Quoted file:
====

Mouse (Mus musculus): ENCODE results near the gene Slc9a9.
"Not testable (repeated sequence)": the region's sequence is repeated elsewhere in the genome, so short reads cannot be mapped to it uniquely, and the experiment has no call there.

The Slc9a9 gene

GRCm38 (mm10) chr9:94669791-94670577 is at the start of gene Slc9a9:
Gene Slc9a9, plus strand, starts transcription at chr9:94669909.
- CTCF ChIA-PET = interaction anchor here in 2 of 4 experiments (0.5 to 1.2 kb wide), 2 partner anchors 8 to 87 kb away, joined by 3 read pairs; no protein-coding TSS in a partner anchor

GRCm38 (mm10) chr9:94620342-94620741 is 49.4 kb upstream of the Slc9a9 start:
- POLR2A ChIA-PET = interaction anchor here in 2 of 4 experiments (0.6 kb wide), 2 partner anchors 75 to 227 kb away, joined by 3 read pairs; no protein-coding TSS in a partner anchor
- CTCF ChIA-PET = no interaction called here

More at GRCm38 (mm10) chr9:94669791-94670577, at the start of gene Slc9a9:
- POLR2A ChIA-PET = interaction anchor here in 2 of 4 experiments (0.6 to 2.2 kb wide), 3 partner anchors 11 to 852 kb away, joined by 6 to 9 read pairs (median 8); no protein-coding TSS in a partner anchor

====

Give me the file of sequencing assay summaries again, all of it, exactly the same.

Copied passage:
Mouse (Mus musculus): ENCODE results near the gene Slc9a9.
"Not testable (repeated sequence)": the region's sequence is repeated elsewhere in the genome, so short reads cannot be mapped to it uniquely, and the experiment has no call there.

The Slc9a9 gene

GRCm38 (mm10) chr9:94669791-94670577 is at the start of gene Slc9a9:
Gene Slc9a9, plus strand, starts transcription at chr9:94669909.
- CTCF ChIA-PET = interaction anchor here in 2 of 4 experiments (0.5 to 1.2 kb wide), 2 partner anchors 8 to 87 kb away, joined by 3 read pairs; no protein-coding TSS in a partner anchor

GRCm38 (mm10) chr9:94620342-94620741 is 49.4 kb upstream of the Slc9a9 start:
- POLR2A ChIA-PET = interaction anchor here in 2 of 4 experiments (0.6 kb wide), 2 partner anchors 75 to 227 kb away, joined by 3 read pairs; no protein-coding TSS in a partner anchor
- CTCF ChIA-PET = no interaction called here

More at GRCm38 (mm10) chr9:94669791-94670577, at the start of gene Slc9a9:
- POLR2A ChIA-PET = interaction anchor here in 2 of 4 experiments (0.6 to 2.2 kb wide), 3 partner anchors 11 to 852 kb away, joined by 6 to 9 read pairs (median 8); no protein-coding TSS in a partner anchor